On December 13, 2008, I sat on a chilly stage with my classmates waiting for the moment my name would be called and puppy raiser Heather Findley would tell her experiences bringing up a tiny, willful black Lab named Hedy. Then I would be assisted to the podium where Heather would hand me the leash and Hedy would be my official guide for as long as our partnership would last. It brings tears to my eyes as I write.
At this moment, Hedy is snoring next to me, her back against the leg of my chair. It hasn’t always been like this. When we met for the first time, we disliked each other thoroughly. It isn’t true that it’s always love at first sight. Throughout my training at GDB (Guide Dogs for the Blind), I seriously wondered how this stubborn, aloof, independent dog could be God’s best choice for me, the one I prayed a full year He would select to be my partner and guide.
I can’t believe it’s been ten years! So much has changed in so many ways! Planning to publish a book on living with a guide dog in real life, I wrote stories of our first year at home, but, as I said, things change, and here we are, nearing the end of her career, and I still have four or five other books in the queue waiting to be written before I can no longer type… or remember. I kind of have a plan of putting together a book or two of stories that I don’t have time or energy to write into completion on their own, so the rather shocking truth of having a professional guide dog at home and in public may yet someday be seen.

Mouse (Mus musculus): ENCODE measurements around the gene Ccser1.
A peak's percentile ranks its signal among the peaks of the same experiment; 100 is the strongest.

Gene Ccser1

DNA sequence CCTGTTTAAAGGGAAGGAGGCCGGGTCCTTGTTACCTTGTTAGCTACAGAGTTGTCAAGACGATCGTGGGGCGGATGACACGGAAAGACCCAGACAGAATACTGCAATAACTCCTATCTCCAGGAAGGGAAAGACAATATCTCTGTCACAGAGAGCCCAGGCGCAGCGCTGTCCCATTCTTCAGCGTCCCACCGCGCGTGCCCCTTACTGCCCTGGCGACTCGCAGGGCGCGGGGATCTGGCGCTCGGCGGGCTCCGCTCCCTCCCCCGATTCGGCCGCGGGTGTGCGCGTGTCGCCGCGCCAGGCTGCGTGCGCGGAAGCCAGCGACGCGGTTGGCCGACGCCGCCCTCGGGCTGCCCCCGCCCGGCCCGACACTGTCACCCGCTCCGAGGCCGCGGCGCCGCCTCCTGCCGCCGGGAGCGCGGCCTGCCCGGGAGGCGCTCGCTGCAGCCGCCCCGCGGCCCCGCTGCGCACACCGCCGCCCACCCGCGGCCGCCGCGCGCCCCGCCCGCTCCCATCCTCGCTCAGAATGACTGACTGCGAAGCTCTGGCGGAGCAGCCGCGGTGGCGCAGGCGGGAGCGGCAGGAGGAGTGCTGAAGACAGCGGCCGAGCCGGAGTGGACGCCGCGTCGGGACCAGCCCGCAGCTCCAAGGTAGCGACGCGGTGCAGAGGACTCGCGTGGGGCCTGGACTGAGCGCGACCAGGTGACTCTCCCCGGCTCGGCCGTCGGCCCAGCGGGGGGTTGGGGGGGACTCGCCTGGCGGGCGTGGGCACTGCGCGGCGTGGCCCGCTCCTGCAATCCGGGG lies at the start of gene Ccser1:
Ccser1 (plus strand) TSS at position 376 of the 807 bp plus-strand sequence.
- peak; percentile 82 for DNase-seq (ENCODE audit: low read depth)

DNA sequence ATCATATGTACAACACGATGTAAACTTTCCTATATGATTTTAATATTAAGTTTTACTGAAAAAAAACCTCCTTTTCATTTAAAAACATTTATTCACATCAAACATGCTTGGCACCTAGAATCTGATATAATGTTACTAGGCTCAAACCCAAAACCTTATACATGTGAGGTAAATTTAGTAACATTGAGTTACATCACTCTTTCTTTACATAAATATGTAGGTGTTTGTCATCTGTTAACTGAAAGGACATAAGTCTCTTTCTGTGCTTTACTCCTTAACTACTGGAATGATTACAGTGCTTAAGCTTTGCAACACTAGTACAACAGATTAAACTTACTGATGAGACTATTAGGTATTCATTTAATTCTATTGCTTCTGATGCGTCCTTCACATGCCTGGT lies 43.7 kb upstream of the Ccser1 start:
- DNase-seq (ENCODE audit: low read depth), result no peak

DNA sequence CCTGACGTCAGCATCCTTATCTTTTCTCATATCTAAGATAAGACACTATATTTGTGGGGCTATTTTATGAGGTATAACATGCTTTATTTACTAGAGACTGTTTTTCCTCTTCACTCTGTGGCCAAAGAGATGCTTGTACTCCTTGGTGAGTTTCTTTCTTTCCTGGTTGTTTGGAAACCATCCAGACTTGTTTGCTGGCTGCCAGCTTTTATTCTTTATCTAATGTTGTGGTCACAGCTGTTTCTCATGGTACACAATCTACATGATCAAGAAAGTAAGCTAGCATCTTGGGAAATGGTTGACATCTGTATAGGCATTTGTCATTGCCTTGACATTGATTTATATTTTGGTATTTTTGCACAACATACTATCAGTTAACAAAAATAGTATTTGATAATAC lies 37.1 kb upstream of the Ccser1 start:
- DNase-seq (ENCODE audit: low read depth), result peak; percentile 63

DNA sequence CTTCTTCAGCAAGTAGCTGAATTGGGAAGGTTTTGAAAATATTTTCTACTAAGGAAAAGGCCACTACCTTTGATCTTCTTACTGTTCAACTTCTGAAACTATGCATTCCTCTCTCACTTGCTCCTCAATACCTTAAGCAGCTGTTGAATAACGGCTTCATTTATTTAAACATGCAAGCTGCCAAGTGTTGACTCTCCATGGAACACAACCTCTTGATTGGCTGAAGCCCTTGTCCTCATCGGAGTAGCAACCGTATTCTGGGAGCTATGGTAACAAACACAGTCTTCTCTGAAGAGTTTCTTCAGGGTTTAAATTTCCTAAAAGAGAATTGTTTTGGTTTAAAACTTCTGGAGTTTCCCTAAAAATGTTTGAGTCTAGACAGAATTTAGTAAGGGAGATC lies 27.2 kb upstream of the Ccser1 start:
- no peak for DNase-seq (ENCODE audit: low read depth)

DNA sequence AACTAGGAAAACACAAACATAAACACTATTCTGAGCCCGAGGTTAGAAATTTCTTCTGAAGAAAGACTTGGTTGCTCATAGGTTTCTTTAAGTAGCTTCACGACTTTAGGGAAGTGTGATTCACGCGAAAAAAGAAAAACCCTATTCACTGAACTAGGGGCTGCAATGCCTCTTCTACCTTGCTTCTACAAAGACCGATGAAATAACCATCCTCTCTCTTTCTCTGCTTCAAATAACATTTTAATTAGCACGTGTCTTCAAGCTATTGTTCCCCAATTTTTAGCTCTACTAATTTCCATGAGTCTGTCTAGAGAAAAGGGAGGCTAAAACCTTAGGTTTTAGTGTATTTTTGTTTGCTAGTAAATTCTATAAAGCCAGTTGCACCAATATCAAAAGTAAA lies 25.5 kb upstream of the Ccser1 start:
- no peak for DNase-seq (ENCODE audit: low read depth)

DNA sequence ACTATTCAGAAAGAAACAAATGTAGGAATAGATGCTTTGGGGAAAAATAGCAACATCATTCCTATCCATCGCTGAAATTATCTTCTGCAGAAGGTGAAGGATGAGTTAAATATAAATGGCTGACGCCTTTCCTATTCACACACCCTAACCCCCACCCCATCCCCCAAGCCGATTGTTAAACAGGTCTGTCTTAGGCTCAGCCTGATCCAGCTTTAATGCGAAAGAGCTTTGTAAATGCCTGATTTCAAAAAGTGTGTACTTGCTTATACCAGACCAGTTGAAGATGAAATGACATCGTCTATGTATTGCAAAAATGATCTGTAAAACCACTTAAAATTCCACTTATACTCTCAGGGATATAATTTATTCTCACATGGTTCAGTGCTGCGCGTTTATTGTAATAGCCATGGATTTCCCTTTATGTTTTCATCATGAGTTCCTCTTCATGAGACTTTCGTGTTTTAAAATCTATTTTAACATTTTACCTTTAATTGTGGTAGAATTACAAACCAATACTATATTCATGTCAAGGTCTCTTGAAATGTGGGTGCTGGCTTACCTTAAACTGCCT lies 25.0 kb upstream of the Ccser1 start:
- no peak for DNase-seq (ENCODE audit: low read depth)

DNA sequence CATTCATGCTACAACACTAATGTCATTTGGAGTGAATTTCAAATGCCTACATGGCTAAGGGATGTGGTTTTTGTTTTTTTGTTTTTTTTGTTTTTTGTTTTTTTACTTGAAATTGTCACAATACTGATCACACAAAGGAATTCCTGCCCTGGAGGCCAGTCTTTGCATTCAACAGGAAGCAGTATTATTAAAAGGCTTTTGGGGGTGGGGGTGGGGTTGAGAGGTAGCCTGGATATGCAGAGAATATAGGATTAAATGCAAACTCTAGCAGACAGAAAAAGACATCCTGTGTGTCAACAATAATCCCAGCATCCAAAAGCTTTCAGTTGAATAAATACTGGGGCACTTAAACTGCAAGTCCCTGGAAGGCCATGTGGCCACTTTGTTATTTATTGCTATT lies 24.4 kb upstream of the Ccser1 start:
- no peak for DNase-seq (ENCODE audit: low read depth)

Meanwhile, in honor of our now invaluable partnership, friendship, loveship, and indelible bond, I’m celebrating our decade of unique relationship that is closer than a marriage, and more surprising and fulfilling than any I’ve ever had with another sentient being.
Thank you, my darling Hedy, for ten years of freedom you alone could bring into my life in your own, inimitable way.
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For anyone curious about our experience at guide dog school, I have published two books on that subject.
A Gift of Dogs is interviews with my classmates. Having never been around blind and visually impaired people, I was curious to hear their stories. They range from a disgruntled rap singer afraid to use a cane lest he be mugged on the streets of Detroit, to a man who suddenly went blind on the L.A. Freeway at 60 miles an hour. Each one told the story of dealing with blindness and the difference their dog made as they learned to walk independently, trusting a four-footed guide who was committed to keeping them safe.
Steady Hedy is my own descent into blindness, all twenty-eight days behind the private doors at Guide Dogs for the Blind, and how my worst nightmare became the source of my greatest healing. Interwoven with that extraordinary transformation are the interactions I had with my instructors and classmates. It was a month of dealing with differences, learning to be a family that helped each other overcome fears and doubts, becoming in the process people of hope with new skills that equipped us to face courageously the issues of blindness with a partnership that is only possible to those who have had such devastating catastrophic loss.